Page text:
“Buddy we belong to Apple family now!” with some chuckle came most of the replies.

That took me back to those days, not too long ago, may be a 4 years back when you never had to worry about carrying a charger if you had Nokia phones. It was a universal handset for communicating with people around the world. The acceptance and usage was so much so that you would find a Nokia charger hanging perpetually in every room of a house belonging to each member of that house. Even while traveling on train, only first person had to put a charger in plug and then only the handsets use to get changed turn by turn.

Nokia truly connected people. Especially in India, it has taught people how to communicate on mobile phones. It came with a standard Menu Options and varieties of phones at different price points. It was a common saying that if you bought a Nokia phone, you never had to buy another one. Throw it from table, give it to kids to play, nothing would happen. That was the kind of sturdy display and durable handset Nokia use to offer. It worked in its favor and people opted for Nokia for its simple to use and longitivity it offered. Back then mobile phone was primarily used for talking, sending sms messages, listening Radio and finding Cricket scores from the service providers. Few high ends had radio, 2-3 Megapixel camera and limited music space.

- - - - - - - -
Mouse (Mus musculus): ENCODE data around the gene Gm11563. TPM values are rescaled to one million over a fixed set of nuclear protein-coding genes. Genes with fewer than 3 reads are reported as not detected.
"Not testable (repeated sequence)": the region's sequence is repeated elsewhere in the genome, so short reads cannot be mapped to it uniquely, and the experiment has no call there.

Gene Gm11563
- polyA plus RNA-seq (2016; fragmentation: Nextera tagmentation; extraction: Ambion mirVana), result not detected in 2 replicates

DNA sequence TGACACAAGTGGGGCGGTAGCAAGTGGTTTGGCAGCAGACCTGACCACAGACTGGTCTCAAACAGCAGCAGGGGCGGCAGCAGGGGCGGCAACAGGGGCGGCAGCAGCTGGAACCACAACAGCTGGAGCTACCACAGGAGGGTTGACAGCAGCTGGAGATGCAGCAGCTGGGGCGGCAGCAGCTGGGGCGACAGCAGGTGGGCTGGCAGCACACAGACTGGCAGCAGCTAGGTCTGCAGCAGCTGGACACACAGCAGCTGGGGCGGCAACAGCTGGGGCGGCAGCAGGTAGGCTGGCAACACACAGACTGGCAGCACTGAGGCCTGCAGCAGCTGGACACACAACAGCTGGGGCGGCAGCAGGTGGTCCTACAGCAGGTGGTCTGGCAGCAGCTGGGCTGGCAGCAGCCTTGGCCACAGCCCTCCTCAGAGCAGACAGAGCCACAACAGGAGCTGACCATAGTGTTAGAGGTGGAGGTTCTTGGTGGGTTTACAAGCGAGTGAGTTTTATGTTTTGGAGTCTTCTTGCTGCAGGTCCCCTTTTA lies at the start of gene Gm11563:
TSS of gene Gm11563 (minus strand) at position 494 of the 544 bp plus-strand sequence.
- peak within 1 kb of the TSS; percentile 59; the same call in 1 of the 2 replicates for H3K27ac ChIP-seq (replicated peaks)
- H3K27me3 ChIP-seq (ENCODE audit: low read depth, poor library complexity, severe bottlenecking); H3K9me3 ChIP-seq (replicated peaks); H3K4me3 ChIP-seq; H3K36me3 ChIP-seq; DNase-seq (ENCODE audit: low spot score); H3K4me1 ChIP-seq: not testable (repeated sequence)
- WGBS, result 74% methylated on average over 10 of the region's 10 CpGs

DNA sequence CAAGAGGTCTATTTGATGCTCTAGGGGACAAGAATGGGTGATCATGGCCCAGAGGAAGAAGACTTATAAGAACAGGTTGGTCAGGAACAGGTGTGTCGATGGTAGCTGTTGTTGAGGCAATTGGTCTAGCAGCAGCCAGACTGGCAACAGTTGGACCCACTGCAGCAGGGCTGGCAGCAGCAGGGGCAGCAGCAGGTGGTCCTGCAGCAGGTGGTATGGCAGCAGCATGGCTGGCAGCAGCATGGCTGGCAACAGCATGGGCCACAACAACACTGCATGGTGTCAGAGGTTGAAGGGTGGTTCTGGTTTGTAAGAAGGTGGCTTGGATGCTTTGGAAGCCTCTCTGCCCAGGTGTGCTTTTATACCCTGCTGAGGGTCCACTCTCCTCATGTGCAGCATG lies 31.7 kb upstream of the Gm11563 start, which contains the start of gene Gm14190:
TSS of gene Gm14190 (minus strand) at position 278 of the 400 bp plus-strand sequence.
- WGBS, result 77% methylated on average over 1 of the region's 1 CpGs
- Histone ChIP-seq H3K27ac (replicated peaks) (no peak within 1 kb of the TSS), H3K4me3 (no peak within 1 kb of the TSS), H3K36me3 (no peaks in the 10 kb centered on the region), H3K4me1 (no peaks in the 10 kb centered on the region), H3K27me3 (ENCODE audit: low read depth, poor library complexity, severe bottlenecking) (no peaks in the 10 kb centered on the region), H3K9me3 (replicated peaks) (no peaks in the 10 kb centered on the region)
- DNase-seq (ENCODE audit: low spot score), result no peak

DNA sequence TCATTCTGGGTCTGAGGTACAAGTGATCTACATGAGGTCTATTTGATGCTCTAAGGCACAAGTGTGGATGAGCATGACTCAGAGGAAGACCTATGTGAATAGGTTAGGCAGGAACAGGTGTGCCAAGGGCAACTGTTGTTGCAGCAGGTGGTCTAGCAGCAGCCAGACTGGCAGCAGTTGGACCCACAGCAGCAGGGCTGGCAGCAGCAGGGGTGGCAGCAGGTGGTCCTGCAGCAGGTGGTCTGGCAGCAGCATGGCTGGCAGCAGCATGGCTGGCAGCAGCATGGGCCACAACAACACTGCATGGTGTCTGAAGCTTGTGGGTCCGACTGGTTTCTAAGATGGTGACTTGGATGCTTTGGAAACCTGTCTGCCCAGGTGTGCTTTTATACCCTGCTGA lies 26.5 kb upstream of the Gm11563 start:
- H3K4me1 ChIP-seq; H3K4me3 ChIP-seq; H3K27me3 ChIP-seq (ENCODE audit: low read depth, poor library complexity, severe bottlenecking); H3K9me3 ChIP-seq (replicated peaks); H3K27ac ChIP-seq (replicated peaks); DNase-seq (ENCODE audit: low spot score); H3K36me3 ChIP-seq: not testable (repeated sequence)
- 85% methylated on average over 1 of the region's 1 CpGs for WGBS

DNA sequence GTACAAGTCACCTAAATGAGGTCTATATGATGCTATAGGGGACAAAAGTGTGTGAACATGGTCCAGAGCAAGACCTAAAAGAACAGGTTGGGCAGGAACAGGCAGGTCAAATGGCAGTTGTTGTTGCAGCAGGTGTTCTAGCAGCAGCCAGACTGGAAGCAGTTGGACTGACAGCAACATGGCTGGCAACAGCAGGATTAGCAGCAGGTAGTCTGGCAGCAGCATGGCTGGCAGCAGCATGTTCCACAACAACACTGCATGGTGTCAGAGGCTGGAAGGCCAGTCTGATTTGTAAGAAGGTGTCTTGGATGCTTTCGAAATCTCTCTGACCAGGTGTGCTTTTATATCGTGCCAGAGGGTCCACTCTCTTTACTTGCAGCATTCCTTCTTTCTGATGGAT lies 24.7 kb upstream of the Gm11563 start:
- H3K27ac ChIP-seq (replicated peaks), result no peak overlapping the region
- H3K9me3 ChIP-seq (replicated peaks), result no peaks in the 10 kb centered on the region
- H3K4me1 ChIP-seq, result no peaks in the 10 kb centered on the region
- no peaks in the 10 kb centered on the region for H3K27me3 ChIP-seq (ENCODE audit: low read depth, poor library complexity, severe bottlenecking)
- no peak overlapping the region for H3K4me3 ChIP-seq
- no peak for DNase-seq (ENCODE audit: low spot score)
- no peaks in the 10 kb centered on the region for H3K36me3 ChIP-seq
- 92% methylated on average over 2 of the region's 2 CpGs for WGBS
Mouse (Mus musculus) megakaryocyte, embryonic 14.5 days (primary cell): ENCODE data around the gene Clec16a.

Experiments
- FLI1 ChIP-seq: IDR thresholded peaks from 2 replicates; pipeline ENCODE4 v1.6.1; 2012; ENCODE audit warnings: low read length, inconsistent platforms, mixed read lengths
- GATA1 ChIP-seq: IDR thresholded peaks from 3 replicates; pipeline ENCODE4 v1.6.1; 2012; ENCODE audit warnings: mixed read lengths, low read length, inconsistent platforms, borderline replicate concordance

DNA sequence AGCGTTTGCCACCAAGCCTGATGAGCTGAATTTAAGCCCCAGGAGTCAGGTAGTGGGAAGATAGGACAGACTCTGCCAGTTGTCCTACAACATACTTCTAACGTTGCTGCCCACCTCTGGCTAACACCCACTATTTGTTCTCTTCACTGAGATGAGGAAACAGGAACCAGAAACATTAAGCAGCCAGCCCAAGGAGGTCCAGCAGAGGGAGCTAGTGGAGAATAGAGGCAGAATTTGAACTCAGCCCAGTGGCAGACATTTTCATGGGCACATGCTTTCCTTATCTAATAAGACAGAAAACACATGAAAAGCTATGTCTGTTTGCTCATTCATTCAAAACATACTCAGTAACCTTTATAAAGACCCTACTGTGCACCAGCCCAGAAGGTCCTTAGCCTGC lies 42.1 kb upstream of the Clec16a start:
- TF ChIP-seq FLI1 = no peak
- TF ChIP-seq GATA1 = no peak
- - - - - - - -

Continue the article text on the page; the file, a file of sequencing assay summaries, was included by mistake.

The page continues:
Samsung was one of the key competitors in Indian markets but was always second to Nokia in all respect. It came with a black coloured rectangular box kind of bulky handset. LG, Sony Ericson and other did exist but were not among the preferred ones. Apple iPhone was perceived as a ‘very costly’ phone and meant only for the so called rich class.

In 2007, Steve Jobs showed the world what a cell phone could do beyond talking. And the world never remained the same.  Samsung was quick enough to realize the market trend and re-aligned its portfolio. Samsung created handsets with iPhone-like features and flooded market with variety of them at every price point. Google introduced Android, sophisticated, Open source mobile operating system. USP for mobile phones was shifting from hardware to software. It mattered more as to what the phone was carrying inside the small rectangular box.